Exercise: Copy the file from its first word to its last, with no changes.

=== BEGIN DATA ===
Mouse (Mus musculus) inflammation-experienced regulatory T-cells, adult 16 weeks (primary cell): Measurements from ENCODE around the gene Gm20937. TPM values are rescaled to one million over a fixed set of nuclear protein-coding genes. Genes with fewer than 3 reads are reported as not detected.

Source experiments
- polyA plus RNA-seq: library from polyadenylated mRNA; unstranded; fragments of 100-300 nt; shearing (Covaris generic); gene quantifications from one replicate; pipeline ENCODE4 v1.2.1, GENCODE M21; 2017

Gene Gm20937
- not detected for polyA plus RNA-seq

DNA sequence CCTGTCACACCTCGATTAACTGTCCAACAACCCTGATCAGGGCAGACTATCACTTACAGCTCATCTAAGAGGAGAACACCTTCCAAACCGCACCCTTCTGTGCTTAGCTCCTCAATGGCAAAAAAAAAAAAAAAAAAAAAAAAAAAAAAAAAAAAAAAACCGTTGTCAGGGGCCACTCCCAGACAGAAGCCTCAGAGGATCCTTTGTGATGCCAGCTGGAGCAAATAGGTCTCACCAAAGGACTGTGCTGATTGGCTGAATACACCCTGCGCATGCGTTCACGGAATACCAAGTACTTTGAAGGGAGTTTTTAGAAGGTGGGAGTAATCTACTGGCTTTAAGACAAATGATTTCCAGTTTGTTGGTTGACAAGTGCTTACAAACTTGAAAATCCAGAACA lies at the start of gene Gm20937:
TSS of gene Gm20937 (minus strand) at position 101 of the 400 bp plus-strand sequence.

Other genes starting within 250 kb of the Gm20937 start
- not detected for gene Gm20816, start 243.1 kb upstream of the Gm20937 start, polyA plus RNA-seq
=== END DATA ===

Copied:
Mouse (Mus musculus) inflammation-experienced regulatory T-cells, adult 16 weeks (primary cell): Measurements from ENCODE around the gene Gm20937. TPM values are rescaled to one million over a fixed set of nuclear protein-coding genes. Genes with fewer than 3 reads are reported as not detected.

Source experiments
- polyA plus RNA-seq: library from polyadenylated mRNA; unstranded; fragments of 100-300 nt; shearing (Covaris generic); gene quantifications from one replicate; pipeline ENCODE4 v1.2.1, GENCODE M21; 2017

Gene Gm20937
- not detected for polyA plus RNA-seq

DNA sequence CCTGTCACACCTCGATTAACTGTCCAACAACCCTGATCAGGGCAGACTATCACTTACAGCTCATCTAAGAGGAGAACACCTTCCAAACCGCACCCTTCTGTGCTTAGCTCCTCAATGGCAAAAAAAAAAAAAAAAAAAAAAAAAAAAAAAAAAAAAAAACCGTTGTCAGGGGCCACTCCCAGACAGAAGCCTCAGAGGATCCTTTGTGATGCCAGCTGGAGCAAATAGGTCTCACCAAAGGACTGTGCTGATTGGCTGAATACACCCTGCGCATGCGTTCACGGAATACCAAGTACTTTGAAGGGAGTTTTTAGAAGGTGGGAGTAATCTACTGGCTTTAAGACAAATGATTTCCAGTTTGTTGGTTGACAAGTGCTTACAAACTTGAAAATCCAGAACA lies at the start of gene Gm20937:
TSS of gene Gm20937 (minus strand) at position 101 of the 400 bp plus-strand sequence.

Other genes starting within 250 kb of the Gm20937 start
- not detected for gene Gm20816, start 243.1 kb upstream of the Gm20937 start, polyA plus RNA-seq